Arizona Cop Demoted For Cancelling Own Parking Tickets; Police to Change System
By David J. Cieslak, The Arizona Republic
The Phoenix Police Department is overhauling the way it voids parking citations after a veteran sergeant was demoted for repeatedly canceling tickets issued for his own car and a vehicle belonging to the operator of a popular downtown eatery.
William Wren, who has been with the department for 25 years, was demoted to the rank of officer and removed from the Downtown Operations Unit last month after a lengthy internal investigation, according to documents obtained by The Arizona Republic through a public records request.
During the investigation, Wren admitted that he voided parking tickets issued to his vehicle, including a citation he received last year when he was off-duty and getting a haircut in downtown Phoenix.
"I'm willing to take the consequences for that because this is the dumbest thing I ever saw in my life," Wren told police investigators, referring to the citation issued during the haircut.
The investigation led the agency to order supervisors to use a computerized system that voids tickets - a system Wren reportedly bypassed - and now requires approval from commanders, said Phoenix police Cmdr. Kim Humphrey, a department spokesman.
In addition, the circumstances behind all citations also must be investigated before the tickets are considered for cancellation, Humphrey said.
"Once this issue came to light, a new process was put into place to ensure the problem didn't continue," Humphrey said.
In an interview Thursday night, Wren said he will appeal the discipline through the city's Civil Service Commission and has the backing of the Phoenix Law Enforcement Association. Wren said high-ranking department officials asked him to void tickets and he was stunned to learn they were not supporting him during the probe.
"The actions I took were for the best interest in the city, the downtown community and for the good of the police department. People told me I restored their faith in the department," said Wren, who has received several key awards and commendations during his career. "This makes me look like a real scapegoat."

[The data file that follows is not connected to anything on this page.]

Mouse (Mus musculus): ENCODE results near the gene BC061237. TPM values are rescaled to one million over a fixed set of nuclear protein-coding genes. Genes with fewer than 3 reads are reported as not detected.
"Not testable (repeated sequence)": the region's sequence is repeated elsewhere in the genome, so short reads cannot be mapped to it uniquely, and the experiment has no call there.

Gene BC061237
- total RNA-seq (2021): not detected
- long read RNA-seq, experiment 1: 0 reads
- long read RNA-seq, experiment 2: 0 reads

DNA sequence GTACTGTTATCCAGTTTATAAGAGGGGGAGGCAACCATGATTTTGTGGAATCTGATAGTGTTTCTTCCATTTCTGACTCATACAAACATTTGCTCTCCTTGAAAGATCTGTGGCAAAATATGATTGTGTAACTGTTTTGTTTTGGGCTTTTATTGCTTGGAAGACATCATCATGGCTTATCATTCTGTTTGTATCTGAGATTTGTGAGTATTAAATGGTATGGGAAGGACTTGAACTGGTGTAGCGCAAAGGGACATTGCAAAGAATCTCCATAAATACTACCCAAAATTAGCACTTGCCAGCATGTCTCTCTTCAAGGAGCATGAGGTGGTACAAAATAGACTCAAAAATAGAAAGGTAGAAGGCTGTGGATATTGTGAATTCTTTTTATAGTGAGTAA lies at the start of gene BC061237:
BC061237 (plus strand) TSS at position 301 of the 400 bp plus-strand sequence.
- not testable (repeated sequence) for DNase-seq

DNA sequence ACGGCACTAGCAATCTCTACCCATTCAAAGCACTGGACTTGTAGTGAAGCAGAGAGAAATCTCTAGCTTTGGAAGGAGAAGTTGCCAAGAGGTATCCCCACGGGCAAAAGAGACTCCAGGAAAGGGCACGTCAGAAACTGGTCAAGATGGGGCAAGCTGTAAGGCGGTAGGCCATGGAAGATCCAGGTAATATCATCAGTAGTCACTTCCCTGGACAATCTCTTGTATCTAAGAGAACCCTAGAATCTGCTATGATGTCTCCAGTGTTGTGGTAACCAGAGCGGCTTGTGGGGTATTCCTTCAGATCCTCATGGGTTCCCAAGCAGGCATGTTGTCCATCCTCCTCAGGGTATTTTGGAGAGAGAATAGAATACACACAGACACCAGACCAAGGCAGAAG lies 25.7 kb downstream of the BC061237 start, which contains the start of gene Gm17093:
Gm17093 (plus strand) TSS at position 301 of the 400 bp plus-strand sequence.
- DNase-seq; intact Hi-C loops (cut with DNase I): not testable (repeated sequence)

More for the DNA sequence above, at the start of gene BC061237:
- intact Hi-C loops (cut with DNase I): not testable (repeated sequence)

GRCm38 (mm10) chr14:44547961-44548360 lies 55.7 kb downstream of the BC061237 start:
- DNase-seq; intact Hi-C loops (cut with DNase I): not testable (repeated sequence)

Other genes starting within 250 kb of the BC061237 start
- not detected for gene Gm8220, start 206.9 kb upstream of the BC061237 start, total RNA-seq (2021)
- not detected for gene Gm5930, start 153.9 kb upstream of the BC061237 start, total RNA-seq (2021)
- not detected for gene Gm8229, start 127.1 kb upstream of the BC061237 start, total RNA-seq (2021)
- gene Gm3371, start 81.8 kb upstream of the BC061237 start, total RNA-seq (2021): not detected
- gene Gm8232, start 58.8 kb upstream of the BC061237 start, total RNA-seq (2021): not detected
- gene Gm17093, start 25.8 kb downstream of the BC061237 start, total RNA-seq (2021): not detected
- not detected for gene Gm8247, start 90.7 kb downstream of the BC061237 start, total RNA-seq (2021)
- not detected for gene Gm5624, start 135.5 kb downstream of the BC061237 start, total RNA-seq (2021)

On several occasions, Wren told investigators he canceled tickets issued downtown because the department was being inundated with complaints from the businesses, saying parking enforcement personnel were overzealous and targeting certain people.
"Public relations is never a valid reason to void a ticket," Humphrey said. "Nobody told him he could do that, nor was it standard practice by anybody but him."
Wren, who had the authority to void parking tickets, canceled at least eight citations issued last year to A.J. Sulka, managing partner of Majerle's Sports Grill in downtown Phoenix.
"The biggest thing was a safety issue, and sometimes parking at night downtown isn't the safest thing. Bill was concerned for me and other downtown business owners," Sulka said Thursday night. "This wasn't a quid pro quo deal and I think Bill's getting a bad rap."
After Sulka was cited for parking in a restricted area outside the restaurant, he gave the citations to another downtown business manager who turned them over to Wren for cancellation, records show.
The other business owner, identified by police as Eric Ansel, owner of Art's Fisheries and the Rocky Point Shrimp Association in downtown Phoenix, told investigators that Wren also voided citations issued to an employee and a customer at Ansel's businesses and his mother.
Though Wren and other officers work off-duty as security guards at Ansel's businesses, both Ansel and Wren told investigators that the relationship did not play a role in the ticket cancellations.
Ansel did not return phone calls seeking comment. Neither Sulka nor Ansel faced legal consequences for their actions.
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